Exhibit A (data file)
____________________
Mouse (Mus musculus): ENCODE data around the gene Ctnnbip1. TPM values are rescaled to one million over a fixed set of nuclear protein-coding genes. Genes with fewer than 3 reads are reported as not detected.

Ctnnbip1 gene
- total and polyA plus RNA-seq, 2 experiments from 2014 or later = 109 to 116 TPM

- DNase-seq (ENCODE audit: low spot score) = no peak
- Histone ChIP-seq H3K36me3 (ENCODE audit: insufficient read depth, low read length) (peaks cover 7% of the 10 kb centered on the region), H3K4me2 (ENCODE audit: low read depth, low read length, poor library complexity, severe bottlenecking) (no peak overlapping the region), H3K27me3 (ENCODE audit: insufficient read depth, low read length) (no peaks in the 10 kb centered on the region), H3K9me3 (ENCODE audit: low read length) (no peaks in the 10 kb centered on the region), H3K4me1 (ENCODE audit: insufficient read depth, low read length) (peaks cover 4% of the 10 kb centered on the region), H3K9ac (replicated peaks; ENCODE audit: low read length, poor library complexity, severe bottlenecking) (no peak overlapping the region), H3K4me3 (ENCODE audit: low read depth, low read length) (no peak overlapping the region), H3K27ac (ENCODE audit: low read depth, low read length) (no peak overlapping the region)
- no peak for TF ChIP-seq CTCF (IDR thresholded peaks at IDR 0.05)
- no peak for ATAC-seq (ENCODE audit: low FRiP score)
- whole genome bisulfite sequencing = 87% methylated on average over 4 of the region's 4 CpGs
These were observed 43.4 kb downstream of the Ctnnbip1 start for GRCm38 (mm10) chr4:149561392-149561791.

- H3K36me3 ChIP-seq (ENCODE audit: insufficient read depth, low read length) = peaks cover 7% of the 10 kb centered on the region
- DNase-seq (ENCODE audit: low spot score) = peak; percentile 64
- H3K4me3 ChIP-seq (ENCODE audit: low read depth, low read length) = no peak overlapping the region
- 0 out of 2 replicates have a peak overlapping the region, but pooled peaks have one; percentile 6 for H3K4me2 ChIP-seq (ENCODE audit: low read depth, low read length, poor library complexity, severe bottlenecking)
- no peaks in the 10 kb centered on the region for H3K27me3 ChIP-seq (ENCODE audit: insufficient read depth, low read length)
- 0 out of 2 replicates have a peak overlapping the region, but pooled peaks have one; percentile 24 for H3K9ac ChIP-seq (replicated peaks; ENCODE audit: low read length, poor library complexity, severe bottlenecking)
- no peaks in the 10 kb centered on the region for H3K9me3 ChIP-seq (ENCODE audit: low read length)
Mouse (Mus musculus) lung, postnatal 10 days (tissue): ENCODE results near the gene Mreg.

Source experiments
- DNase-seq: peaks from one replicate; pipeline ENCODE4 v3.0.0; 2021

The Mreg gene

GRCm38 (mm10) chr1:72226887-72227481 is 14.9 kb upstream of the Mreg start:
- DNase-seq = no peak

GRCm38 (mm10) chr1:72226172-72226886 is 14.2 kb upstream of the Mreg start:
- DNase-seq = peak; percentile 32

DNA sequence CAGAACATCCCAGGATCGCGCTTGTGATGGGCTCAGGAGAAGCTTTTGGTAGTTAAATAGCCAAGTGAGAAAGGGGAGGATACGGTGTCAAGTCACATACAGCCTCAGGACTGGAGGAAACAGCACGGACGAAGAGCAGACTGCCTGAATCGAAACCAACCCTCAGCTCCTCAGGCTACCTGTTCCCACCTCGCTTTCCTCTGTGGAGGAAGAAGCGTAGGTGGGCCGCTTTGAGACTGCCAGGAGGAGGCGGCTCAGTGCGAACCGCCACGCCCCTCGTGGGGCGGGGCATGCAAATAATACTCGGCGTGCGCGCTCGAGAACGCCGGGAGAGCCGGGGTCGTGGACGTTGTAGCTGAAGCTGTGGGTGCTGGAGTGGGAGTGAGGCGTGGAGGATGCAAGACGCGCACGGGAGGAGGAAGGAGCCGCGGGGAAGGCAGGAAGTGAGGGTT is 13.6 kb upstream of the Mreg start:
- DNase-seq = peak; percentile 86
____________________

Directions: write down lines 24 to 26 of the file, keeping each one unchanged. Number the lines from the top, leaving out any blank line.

- DNase-seq = peak; percentile 32

DNA sequence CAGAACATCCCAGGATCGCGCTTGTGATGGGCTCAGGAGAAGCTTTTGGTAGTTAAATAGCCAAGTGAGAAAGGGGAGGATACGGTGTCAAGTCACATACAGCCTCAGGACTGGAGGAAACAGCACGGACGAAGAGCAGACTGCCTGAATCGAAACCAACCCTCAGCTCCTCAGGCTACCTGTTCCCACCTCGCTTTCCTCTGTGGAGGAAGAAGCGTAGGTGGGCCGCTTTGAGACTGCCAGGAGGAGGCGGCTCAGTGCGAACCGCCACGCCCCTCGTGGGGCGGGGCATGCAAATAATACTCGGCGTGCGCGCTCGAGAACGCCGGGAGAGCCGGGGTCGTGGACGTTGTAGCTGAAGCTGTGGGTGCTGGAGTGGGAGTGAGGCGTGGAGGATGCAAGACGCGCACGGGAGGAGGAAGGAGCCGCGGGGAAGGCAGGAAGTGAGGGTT is 13.6 kb upstream of the Mreg start:
- DNase-seq = peak; percentile 86